The R Journal: article published in 2012, volume 4:1

Analysing Seasonal Data PDF download
Adrian G Barnett, Peter Baker and Annette J Dobson , The R Journal (2012) 4:1, pages 5-10.

Abstract Many common diseases, such as the flu and cardiovascular disease, increase markedly in winter and dip in summer. These seasonal patterns have been part of life for millennia and were first noted in ancient Greece by both Hippocrates and Herodotus. Recent interest has focused on climate change, and the concern that seasons will become more extreme with harsher winter and summer weather. We describe a set of R functions designed to model seasonal patterns in disease. We illustrate some simple descriptive and graphical methods, a more complex method that is able to model non-stationary patterns, and the case-crossover to control for seasonal confounding. In this paper we illustrate some of the functions of the season package (Barnett et al., 2012), which contains a range of functions for analysing seasonal health data. We were motivated by the great interest in seasonality found in the health literature, and the relatively small number of seasonal tools in R (or other software packages). The existing seasonal tools in R are: • the baysea function of the timsac package and the decompose and stl functions of the stats package for decomposing a time series into a trend and season; • the dynlm function of the dynlm package and the ssm function of the sspir package for fitting dynamic linear models with optional seasonal components; • the arima function of the stats package and the Arima function of the forecast package for fitting seasonal components as part of an autoregressive integrated moving average (ARIMA) model; and • the bfast package for detecting breaks in a seasonal pattern. These tools are all useful, but most concern decomposing equally spaced time series data. Our package includes models that can be applied to seasonal patterns in unequally spaced data. Such data are common in observational studies when the timing of responses cannot be controlled (e.g. for a postal survey). In the health literature much of the analysis of seasonal data uses simple methods such as com paring rates of disease by month or using a cosinor regression model, which assumes a sinusoidal seasonal pattern. We have created functions for these simple, but often very effective analyses, as we describe below. More complex seasonal analyses examine non-stationary seasonal patterns that change over time. Changing seasonal patterns in health are currently of great interest as global warming is predicted to make seasonal changes in the weather more extreme. Hence there is a need for statistical tools that can estimate whether a seasonal pattern has become more extreme over time or whether its phase has changed. Ours is also the first R package that includes the case-crossover, a useful method for controlling for seasonality. This paper illustrates just some of the functions of the season package. We show some descriptive functions that give simple means or plots, and functions whose goal is inference based on generalised linear models. The package was written as a companion to a book on seasonal analysis by Barnett and Dobson (2010), which contains further details on the statistical methods and R code.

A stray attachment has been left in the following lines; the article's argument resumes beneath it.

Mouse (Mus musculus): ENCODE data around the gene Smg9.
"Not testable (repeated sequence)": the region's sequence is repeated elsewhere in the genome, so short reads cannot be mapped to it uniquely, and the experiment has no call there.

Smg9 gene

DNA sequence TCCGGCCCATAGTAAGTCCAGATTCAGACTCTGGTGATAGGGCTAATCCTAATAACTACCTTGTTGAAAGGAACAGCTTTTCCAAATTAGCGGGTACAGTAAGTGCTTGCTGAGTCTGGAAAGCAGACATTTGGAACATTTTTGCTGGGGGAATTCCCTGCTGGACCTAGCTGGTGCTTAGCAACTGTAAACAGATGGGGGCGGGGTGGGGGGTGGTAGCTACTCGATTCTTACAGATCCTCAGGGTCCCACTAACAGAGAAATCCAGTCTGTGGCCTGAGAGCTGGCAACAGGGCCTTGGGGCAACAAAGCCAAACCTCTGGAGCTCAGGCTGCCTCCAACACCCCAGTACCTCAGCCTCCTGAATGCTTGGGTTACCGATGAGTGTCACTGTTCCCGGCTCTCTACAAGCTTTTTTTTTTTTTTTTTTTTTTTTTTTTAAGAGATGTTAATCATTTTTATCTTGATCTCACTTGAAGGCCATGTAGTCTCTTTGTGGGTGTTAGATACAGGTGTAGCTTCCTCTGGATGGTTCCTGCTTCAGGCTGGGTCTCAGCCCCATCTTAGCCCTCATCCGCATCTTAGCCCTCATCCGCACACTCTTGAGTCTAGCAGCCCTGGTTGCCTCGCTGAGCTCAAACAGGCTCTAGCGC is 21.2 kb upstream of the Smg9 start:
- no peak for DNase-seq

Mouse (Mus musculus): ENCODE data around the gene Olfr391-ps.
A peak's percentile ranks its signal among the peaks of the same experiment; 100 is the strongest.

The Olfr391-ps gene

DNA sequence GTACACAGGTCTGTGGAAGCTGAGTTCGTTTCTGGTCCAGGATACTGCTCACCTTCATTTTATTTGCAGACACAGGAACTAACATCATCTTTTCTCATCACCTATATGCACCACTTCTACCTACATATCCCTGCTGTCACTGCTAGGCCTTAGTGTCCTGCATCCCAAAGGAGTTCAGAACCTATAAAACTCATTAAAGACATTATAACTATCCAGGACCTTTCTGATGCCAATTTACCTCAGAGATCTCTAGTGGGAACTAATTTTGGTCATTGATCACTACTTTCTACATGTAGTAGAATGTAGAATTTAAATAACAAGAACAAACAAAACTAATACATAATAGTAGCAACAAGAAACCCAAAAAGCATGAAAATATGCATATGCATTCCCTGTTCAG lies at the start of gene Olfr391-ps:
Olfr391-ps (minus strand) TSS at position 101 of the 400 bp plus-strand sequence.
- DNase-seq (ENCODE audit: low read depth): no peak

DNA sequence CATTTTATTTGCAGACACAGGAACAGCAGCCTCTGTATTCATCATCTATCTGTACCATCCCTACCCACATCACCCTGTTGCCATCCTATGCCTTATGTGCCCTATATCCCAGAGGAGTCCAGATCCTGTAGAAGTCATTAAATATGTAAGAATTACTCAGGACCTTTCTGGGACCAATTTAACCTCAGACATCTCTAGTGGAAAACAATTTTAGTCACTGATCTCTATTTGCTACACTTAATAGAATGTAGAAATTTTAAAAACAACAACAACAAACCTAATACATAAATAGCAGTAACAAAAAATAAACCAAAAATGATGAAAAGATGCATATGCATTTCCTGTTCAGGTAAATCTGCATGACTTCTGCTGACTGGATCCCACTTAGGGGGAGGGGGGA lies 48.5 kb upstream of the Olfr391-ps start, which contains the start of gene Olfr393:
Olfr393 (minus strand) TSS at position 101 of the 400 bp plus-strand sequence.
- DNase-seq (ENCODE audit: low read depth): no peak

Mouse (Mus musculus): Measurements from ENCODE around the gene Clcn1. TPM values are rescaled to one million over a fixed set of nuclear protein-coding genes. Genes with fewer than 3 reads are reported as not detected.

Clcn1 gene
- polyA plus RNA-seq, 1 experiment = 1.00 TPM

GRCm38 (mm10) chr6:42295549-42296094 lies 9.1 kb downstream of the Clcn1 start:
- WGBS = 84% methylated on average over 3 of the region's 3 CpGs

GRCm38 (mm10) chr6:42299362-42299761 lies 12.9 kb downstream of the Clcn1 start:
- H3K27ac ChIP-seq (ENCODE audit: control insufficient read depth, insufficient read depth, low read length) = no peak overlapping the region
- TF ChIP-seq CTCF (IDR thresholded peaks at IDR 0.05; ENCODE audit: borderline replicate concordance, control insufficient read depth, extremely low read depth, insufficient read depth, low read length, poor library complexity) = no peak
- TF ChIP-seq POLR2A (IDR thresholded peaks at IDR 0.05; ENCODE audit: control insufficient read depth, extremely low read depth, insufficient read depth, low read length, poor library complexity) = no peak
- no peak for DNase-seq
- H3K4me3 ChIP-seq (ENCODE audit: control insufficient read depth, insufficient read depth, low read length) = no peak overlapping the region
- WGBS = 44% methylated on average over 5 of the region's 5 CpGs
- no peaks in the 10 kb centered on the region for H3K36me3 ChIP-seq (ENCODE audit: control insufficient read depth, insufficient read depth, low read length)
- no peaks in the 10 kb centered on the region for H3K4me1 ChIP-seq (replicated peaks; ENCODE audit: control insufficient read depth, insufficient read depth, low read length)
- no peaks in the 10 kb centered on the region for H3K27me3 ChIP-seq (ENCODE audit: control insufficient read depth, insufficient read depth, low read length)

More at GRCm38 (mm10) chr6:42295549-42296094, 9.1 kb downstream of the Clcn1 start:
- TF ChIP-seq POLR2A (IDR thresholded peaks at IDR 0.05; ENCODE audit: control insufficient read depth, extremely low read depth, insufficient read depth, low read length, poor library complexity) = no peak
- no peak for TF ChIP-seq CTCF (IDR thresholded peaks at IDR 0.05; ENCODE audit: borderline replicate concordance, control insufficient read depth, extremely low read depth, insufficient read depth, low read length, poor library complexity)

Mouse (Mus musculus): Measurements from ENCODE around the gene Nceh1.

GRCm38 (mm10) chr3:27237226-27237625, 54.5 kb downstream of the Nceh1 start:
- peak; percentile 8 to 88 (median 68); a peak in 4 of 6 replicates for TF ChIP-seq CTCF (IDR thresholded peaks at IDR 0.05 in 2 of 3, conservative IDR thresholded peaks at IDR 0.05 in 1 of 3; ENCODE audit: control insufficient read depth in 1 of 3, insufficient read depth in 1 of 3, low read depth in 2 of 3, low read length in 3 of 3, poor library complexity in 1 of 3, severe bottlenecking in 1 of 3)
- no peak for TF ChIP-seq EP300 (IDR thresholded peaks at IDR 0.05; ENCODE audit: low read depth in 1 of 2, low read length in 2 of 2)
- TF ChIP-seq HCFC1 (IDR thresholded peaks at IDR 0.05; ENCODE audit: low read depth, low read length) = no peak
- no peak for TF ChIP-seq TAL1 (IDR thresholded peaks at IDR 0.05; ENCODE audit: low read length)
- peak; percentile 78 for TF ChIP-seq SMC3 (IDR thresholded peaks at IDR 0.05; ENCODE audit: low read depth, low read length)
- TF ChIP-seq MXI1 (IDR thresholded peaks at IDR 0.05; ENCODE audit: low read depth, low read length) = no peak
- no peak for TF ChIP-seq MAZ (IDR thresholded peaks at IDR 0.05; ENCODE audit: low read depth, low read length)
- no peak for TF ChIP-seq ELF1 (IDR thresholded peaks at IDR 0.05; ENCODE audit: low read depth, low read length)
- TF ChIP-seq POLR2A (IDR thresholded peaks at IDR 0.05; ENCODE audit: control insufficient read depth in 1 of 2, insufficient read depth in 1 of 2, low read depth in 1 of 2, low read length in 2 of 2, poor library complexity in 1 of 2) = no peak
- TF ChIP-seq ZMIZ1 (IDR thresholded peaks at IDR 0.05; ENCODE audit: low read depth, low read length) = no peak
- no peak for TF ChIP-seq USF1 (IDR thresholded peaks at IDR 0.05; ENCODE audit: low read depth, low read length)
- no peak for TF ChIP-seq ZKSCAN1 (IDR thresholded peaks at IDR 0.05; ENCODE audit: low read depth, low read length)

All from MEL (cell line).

CRAN packages: season, timsac, dynlm, sspir, forecast, bfast
CRAN Task Views implied by cited CRAN packages: TimeSeries, Finance, Econometrics, Environmetrics


CC BY 4.0
This article is licensed under a Creative Commons Attribution 3.0 Unported license .

@article{RJ-2012-001,
  author = {Adrian G Barnett and Peter Baker and Annette J Dobson},
  title = {{Analysing Seasonal Data}},
  year = {2012},
  journal = {{The R Journal}},
  doi = {10.32614/RJ-2012-001},
  url = {https://doi.org/10.32614/RJ-2012-001} ,
  pages = {5--10},
  volume = {4},
  number = {1}
}